Glioblastoma multiforme (GBM) is the most deadly brain tumor, and currently lacks effective treatment options. Brain tumor-initiating cells (BTICs) and orthotopic xenografts are widely used in investigating GBM biology and new therapies for this aggressive disease. However, the genomic characteristics and molecular resemblance of these models to GBM tumors remain undetermined. We used massively parallel sequencing technology to decode the genomes and transcriptomes of BTICs and xenografts and their matched tumors in order to delineate the potential impacts of the distinct growth environments. Using data generated from whole-genome sequencing of 201 samples and RNA sequencing of 118 samples, we show that BTICs and xenografts resemble their parental tumor at the genomic level but differ at the mRNA expression and epigenomic levels, likely due to the different growth environment for each sample type. These findings suggest that a comprehensive genomic understanding of in vitro and in vivo GBM model systems is crucial for interpreting data from drug screens, and can help control for biases introduced by cell-culture conditions and the microenvironment in mouse models. We also found that lack of MGMT expression in pretreated GBM is linked to hypermutation, which in turn contributes to increased genomic heterogeneity and requires new strategies for GBM treatment.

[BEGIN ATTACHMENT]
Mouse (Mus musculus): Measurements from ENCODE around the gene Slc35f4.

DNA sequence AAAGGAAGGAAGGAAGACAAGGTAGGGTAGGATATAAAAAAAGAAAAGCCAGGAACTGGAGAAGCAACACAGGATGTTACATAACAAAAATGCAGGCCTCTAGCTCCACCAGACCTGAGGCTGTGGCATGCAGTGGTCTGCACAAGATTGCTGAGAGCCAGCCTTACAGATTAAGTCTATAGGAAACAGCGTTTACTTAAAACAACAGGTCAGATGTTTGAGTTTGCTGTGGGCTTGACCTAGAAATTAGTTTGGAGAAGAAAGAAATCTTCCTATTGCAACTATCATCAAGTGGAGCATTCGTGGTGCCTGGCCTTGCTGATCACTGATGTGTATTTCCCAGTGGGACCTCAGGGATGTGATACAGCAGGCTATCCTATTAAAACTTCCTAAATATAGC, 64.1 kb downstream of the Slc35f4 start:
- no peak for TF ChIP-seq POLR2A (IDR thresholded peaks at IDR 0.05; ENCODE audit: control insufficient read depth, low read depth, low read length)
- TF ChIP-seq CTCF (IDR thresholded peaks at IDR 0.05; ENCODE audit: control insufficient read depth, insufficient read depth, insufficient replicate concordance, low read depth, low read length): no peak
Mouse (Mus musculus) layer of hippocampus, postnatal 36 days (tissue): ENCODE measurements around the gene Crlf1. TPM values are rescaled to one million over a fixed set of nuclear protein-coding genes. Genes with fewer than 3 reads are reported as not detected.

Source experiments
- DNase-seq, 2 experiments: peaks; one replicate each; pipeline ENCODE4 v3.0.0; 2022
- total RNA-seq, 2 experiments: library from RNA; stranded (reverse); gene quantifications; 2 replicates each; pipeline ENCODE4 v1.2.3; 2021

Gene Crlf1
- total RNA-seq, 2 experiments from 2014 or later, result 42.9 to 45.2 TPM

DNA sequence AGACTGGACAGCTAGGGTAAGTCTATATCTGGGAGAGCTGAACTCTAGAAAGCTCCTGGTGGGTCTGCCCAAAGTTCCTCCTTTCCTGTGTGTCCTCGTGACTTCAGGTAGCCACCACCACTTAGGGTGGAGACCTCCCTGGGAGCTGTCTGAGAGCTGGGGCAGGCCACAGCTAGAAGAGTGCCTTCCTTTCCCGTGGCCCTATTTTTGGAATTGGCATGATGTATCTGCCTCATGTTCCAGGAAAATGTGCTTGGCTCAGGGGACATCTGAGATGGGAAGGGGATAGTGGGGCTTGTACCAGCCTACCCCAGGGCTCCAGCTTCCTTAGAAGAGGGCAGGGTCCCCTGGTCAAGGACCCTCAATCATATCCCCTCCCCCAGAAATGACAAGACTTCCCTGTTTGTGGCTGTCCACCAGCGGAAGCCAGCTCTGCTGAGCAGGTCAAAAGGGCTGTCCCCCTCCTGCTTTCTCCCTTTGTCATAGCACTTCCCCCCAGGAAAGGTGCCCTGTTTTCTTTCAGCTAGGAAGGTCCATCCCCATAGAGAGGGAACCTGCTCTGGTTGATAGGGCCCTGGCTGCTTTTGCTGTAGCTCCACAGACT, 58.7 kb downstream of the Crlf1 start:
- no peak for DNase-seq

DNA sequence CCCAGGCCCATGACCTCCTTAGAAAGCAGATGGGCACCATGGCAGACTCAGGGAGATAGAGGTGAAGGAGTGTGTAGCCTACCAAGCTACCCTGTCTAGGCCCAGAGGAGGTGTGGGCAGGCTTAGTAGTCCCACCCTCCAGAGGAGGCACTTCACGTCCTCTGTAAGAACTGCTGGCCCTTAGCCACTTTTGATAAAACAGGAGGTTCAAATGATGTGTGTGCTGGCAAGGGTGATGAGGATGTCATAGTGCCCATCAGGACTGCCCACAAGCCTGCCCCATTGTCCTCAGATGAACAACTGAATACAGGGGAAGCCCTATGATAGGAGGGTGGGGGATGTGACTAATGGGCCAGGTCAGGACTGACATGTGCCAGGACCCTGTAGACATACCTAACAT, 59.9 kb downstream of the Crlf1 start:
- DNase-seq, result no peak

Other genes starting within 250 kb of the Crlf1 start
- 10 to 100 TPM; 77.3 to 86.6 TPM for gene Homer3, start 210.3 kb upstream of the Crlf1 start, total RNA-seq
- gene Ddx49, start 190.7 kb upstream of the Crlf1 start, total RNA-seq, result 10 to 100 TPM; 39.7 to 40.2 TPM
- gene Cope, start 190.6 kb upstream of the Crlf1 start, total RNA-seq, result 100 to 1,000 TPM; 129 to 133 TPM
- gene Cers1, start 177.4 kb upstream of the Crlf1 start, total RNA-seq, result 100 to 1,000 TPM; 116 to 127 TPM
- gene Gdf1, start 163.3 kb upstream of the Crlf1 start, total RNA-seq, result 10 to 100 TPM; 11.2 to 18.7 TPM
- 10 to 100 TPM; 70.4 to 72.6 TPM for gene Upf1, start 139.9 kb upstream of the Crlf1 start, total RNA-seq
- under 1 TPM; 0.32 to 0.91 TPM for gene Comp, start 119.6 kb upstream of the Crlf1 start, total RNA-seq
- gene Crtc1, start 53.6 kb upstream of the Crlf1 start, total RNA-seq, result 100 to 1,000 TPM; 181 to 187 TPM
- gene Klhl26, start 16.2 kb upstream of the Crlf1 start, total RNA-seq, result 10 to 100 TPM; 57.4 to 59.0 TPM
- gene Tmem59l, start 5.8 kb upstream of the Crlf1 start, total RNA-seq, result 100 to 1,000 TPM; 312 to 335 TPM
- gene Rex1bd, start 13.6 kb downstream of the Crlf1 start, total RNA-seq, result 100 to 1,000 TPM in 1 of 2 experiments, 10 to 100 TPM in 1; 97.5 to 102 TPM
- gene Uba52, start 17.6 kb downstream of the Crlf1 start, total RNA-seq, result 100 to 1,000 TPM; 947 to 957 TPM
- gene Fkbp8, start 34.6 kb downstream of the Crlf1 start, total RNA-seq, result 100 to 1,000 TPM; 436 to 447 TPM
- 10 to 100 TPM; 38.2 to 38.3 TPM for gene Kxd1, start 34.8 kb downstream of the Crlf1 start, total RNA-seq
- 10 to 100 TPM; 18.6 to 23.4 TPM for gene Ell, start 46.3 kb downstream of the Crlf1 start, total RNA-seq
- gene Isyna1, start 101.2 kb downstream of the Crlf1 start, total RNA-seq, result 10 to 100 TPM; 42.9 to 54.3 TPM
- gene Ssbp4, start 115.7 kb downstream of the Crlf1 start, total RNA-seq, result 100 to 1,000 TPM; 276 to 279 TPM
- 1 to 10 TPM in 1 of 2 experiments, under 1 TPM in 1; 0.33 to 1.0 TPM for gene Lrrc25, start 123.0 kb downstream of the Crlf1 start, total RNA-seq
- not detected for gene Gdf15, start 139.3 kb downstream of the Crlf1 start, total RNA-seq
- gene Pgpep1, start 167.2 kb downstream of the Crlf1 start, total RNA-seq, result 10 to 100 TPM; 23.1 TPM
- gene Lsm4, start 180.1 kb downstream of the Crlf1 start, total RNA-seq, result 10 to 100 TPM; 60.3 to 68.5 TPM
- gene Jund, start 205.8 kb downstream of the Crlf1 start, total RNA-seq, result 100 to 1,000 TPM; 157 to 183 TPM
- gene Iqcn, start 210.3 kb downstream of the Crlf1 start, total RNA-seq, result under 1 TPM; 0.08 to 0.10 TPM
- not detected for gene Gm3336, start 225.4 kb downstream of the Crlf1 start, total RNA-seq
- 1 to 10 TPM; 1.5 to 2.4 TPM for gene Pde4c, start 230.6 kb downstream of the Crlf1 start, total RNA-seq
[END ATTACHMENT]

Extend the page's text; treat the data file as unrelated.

Keywords: BTICs; genome; glioblastoma; therapy; transcriptome.